Constitution Law

Overview of Constitution of India

Introduction The Constitution is a legal document that sets the framework of rules and regulations according to which a country is governed. The Constitution of India is the fundamental law of the land. It is an organic document that defines the powers and functions of the Government and their relationship among themselves. It is a legal document framed by the body of eminent representatives chosen by the people of India. Constitution of India is mainly concerned with two aspects: (a). Relationship between the different organs of the Government. (b). Relationship between the Government and its citizens. History Under the Cabinet Mission 1946, the...

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Introduction to Right to Education  Education has always been an important part of anyone’s life. And especially the education of the youth is crucial for the development of the country. Before moving forward, let us know what exactly education is? Education is facilitating the learning, or the acquisition of knowledge, skills, values, beliefs, and habits. A child’s first school is always his/her home where he/she learns about the basic etiquettes. The education limited only to home is not enough for the evolution of both the child and the country. Therefore, Article 21A of the Indian Constitution is being stated so that free and compulsory primary education is being provided...

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Review on Supreme Court Case [Justice K.S. Puttaswamy (Retd.) vs. Union of India]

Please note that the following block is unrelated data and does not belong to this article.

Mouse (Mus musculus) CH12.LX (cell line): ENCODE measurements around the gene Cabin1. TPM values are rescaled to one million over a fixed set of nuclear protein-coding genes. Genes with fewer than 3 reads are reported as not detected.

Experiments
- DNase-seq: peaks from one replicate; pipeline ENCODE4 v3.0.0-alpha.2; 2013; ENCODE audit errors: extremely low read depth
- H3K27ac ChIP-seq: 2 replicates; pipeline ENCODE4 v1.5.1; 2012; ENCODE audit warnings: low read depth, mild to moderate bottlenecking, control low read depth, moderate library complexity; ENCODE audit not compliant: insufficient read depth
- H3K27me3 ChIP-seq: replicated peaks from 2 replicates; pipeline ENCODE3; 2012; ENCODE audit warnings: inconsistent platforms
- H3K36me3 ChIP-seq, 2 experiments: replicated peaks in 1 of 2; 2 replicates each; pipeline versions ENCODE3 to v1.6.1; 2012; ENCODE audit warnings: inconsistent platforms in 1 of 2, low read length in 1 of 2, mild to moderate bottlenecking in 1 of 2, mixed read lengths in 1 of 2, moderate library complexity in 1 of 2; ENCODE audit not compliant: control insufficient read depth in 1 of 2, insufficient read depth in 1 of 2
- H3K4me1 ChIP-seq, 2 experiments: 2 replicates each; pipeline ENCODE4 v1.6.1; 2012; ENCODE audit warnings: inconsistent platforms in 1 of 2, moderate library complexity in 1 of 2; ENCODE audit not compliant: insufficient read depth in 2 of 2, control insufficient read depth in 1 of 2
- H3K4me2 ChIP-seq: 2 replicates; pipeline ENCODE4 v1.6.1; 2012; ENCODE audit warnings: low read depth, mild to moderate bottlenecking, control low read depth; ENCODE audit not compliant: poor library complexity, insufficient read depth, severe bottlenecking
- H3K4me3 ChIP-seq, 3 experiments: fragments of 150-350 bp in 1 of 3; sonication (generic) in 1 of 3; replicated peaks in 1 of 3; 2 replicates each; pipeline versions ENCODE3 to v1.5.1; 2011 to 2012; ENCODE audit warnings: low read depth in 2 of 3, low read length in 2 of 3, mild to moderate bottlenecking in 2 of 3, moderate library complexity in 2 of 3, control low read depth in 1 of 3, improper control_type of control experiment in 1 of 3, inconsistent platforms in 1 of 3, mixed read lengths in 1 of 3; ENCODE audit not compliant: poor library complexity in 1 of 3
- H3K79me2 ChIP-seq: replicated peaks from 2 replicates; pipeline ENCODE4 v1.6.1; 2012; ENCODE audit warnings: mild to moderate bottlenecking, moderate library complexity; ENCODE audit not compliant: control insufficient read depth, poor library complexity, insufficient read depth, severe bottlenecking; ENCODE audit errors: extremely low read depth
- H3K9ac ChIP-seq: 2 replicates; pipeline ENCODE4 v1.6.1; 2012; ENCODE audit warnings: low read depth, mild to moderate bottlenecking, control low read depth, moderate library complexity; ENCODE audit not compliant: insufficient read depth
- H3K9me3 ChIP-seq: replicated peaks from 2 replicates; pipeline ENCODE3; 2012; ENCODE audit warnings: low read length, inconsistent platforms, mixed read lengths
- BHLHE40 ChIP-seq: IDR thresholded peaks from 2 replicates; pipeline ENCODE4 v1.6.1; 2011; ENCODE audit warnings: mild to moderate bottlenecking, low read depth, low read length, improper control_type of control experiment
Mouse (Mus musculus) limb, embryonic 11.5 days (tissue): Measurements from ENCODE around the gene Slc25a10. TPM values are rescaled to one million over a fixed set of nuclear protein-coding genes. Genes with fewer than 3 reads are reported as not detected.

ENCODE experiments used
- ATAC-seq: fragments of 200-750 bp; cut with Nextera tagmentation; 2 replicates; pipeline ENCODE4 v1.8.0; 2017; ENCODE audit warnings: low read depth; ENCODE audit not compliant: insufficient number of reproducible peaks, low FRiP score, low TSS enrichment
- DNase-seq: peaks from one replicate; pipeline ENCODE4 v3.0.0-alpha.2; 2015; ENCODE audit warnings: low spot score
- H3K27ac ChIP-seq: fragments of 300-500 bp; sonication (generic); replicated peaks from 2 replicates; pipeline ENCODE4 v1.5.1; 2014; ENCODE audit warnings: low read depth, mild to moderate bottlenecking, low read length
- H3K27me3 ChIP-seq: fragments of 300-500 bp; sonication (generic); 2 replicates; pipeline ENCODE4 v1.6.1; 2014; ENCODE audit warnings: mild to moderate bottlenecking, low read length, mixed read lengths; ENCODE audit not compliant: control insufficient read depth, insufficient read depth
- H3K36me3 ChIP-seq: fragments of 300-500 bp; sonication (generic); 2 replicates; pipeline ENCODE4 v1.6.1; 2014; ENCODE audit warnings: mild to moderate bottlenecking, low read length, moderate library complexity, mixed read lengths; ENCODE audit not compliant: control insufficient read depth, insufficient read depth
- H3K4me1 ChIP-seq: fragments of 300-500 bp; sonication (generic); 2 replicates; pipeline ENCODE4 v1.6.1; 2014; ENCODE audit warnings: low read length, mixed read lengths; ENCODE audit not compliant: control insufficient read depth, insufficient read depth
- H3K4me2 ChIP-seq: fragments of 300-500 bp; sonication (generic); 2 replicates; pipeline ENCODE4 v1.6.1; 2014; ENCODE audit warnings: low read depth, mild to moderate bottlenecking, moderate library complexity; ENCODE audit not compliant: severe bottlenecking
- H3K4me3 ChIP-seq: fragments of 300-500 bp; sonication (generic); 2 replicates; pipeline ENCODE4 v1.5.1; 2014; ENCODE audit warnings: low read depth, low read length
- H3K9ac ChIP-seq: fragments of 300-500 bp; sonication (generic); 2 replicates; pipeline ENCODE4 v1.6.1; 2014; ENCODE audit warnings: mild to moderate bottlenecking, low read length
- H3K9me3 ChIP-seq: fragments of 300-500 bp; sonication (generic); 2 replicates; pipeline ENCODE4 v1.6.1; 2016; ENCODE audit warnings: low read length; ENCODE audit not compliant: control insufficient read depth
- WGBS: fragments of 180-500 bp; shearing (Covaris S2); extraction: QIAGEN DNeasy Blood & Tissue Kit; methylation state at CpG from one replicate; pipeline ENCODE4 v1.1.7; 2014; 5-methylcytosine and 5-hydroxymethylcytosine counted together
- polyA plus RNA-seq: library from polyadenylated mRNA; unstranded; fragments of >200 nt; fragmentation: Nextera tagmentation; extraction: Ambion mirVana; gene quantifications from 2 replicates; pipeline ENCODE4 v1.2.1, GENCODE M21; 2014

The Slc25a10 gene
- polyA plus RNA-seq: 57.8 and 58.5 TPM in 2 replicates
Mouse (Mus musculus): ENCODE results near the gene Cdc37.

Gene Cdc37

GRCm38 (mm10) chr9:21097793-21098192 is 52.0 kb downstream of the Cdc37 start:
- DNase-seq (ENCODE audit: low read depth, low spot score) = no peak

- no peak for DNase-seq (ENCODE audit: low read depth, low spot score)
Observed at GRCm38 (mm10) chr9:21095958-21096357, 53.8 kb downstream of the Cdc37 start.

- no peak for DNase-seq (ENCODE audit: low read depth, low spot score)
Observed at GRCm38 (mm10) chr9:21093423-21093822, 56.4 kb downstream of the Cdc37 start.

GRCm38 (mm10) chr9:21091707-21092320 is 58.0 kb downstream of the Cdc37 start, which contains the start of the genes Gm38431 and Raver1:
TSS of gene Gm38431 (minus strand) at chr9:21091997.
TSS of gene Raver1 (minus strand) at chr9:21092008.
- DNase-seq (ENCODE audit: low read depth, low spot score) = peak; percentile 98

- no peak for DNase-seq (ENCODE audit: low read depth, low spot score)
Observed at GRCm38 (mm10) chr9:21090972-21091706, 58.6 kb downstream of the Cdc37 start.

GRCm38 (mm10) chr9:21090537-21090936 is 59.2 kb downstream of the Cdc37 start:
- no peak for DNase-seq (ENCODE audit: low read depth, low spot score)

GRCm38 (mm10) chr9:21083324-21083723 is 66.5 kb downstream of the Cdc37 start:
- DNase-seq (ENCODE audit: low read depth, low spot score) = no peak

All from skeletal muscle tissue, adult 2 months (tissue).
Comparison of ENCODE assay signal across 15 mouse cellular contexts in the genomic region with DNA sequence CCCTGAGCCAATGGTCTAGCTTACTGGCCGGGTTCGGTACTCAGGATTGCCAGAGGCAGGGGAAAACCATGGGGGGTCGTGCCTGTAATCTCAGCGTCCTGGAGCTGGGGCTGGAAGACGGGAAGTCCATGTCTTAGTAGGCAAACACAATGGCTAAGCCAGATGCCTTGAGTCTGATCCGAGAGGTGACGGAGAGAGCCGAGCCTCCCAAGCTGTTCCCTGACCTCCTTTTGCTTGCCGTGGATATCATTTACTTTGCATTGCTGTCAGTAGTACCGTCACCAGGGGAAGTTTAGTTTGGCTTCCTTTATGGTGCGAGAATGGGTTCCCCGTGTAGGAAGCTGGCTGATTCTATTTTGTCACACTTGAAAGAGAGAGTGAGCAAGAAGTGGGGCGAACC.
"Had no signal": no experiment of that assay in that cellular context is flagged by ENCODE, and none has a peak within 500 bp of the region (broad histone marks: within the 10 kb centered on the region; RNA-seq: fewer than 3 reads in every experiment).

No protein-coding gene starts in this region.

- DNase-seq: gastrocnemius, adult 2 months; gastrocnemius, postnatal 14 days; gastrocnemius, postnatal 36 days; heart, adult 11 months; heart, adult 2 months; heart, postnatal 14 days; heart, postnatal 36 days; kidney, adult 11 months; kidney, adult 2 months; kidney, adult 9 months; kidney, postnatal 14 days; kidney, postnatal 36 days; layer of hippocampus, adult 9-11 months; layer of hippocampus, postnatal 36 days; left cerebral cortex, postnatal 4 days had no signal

Right to Privacy is a Fundamental Right or not? The Right to privacy has always been a topic of debate in History and the present scenario. Article 21 of the Indian Constitution states that every individual has a right to life and personal liberty except according to the procedure established by law. Many rights like the right to clean air, water, and atmosphere, right to noise-free environment etc. This Article also states that human existence not only the mere living of human beings. It also includes a right to live with dignity. Article 21 of the Indian Constitution includes the right to privacy. The...

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The Birthright & Citizenship: Hindutva-Pakistan

Introduction This is what our country is all about; people are proud to hold Indian citizenship and will do its best to represent it. The context of the people saying “I AM PROUD TO BE AN INDIAN can witness this”. The law recognizes the citizenship of a person under the Citizenship Act, 1955 and its amendment deals with acquisition and termination of citizenship. Constitution provides with the Citizenship rights for an overseas citizen of India, Non-Resident Indian, and persons of Indian Origin. Citizenship is where a person holding it enjoys the full membership of any community or state with civil and political...

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Introduction The Constitution of India provides the citizens of India the Fundamental Rights. In the same way, every citizen owes some duties towards the nation. These are known as Fundamental Duties. The relationship of a right and duty go hand-in-hand. If someone has given you a right, then it is your duty to not hinder another person’s right. They are provided under Part IV-A of the Indian Constitution. They were adopted in 1976 by the 42nd Amendment of the Constitution. The 11 fundamental duties are to: Oblige with the Indian Constitution and respect the National Anthem and Flag. Cherish and follow...